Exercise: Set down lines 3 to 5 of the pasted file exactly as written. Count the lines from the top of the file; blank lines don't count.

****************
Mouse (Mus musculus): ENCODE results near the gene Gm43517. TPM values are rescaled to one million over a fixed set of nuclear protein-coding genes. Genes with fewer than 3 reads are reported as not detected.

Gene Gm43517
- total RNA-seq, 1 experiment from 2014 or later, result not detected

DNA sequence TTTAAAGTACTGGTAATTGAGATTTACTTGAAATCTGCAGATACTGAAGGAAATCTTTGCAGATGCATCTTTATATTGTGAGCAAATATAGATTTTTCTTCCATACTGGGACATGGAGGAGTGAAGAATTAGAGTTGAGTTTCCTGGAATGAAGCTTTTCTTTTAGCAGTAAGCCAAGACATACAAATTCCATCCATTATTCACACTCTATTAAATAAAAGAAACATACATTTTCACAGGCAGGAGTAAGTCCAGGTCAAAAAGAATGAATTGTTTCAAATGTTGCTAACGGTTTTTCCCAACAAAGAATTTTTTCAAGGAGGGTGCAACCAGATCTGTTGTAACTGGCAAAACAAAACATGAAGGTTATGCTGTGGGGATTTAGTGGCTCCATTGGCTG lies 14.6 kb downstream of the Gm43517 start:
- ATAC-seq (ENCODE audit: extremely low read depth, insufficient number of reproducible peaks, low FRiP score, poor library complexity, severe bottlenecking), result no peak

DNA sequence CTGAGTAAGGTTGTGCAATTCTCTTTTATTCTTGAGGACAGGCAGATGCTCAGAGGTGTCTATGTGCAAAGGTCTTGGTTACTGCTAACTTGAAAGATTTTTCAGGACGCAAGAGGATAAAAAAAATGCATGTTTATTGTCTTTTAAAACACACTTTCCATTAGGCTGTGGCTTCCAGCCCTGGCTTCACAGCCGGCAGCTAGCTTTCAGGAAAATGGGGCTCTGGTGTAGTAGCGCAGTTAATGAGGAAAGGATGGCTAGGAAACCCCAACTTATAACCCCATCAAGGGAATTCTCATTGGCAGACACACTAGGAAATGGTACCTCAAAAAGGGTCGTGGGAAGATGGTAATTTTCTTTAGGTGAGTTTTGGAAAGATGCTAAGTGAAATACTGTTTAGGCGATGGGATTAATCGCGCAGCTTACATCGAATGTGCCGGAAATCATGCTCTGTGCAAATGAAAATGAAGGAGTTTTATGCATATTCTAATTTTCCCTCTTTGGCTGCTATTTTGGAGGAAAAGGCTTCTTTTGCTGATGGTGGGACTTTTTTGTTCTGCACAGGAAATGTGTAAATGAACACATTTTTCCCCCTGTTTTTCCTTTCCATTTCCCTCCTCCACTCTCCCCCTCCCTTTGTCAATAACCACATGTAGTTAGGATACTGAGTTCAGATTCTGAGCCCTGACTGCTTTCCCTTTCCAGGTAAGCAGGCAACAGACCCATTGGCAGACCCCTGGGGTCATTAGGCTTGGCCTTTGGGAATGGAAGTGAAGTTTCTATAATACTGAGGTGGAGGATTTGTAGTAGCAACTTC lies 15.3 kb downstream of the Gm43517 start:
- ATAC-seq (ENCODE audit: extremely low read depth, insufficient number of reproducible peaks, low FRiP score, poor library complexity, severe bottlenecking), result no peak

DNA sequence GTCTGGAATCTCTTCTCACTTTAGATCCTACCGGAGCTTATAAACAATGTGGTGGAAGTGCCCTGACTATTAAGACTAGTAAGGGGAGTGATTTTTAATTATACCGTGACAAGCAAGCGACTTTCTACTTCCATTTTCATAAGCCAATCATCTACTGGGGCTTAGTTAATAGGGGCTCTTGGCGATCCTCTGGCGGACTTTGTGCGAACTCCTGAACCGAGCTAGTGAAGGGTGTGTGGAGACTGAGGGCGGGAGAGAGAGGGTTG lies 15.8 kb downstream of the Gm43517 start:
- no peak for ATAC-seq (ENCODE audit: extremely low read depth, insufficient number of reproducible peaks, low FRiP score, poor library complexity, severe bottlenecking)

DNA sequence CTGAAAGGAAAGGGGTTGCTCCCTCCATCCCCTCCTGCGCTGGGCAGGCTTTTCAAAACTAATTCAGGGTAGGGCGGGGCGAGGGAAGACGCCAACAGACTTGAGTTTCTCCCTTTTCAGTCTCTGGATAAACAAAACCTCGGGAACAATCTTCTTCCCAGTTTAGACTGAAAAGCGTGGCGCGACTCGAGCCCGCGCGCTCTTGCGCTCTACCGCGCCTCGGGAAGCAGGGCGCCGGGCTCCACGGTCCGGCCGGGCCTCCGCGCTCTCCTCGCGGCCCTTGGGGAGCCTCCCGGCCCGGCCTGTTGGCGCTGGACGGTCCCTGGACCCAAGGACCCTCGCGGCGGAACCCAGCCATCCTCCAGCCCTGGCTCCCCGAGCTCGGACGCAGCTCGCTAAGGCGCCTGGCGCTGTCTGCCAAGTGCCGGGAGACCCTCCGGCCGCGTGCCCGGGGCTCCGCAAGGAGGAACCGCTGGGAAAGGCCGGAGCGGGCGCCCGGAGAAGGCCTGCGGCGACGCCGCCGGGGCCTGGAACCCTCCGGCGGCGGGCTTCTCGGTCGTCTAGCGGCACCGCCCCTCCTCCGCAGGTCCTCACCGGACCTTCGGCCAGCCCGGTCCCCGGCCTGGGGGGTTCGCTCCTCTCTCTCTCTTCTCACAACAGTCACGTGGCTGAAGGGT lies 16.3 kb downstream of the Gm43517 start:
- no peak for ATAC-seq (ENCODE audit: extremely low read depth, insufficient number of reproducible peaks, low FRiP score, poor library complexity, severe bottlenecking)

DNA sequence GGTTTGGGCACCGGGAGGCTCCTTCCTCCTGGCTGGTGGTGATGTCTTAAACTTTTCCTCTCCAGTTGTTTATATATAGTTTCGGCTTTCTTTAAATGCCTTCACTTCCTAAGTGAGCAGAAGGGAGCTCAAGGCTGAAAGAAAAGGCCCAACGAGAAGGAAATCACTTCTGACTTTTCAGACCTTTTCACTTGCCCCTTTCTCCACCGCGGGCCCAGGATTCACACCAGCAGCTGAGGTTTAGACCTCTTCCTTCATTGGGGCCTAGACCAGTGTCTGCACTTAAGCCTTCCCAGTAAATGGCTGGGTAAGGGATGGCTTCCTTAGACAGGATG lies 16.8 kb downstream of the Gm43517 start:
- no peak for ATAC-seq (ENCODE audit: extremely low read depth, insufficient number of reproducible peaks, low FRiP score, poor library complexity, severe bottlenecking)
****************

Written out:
- total RNA-seq, 1 experiment from 2014 or later, result not detected

DNA sequence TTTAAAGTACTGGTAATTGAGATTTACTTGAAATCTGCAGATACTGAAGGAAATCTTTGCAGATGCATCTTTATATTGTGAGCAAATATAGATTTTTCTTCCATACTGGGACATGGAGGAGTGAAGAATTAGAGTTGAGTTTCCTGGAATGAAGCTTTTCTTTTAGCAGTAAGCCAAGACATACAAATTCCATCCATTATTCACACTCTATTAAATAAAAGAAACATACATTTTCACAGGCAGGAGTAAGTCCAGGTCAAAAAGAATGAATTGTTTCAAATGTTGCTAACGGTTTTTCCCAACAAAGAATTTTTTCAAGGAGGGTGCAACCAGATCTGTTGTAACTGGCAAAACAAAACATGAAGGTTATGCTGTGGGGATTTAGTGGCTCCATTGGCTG lies 14.6 kb downstream of the Gm43517 start:
- ATAC-seq (ENCODE audit: extremely low read depth, insufficient number of reproducible peaks, low FRiP score, poor library complexity, severe bottlenecking), result no peak